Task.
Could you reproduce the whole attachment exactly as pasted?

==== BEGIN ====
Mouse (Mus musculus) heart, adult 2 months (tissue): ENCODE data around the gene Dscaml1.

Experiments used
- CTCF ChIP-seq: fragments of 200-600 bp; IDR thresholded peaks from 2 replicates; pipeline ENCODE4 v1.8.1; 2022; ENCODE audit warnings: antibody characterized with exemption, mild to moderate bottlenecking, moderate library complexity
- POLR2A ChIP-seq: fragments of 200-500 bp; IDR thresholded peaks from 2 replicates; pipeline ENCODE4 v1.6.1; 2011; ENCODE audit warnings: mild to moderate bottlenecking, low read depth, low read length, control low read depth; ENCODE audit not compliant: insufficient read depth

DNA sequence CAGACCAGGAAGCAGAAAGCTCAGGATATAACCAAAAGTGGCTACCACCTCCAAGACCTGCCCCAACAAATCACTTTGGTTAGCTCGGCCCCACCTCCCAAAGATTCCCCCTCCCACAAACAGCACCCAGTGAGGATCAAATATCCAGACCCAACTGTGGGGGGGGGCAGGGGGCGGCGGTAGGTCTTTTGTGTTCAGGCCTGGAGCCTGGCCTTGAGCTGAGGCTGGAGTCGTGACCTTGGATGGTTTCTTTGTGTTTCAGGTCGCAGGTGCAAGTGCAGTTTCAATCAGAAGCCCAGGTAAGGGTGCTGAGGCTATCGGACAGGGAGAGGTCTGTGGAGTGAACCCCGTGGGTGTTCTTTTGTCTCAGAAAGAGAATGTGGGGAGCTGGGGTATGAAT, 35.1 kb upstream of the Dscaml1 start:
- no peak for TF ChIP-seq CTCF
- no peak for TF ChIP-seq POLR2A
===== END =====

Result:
Mouse (Mus musculus) heart, adult 2 months (tissue): ENCODE data around the gene Dscaml1.

Experiments used
- CTCF ChIP-seq: fragments of 200-600 bp; IDR thresholded peaks from 2 replicates; pipeline ENCODE4 v1.8.1; 2022; ENCODE audit warnings: antibody characterized with exemption, mild to moderate bottlenecking, moderate library complexity
- POLR2A ChIP-seq: fragments of 200-500 bp; IDR thresholded peaks from 2 replicates; pipeline ENCODE4 v1.6.1; 2011; ENCODE audit warnings: mild to moderate bottlenecking, low read depth, low read length, control low read depth; ENCODE audit not compliant: insufficient read depth

DNA sequence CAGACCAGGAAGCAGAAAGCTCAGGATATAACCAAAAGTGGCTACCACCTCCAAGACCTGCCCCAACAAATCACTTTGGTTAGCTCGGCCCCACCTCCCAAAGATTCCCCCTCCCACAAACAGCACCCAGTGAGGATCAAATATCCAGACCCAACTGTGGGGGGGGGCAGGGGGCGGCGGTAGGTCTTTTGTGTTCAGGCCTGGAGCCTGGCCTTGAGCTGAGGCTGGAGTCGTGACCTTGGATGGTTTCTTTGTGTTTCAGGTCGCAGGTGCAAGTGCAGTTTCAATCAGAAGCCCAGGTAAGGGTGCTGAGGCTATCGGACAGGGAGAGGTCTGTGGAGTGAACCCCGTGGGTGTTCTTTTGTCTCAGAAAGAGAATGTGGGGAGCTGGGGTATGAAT, 35.1 kb upstream of the Dscaml1 start:
- no peak for TF ChIP-seq CTCF
- no peak for TF ChIP-seq POLR2A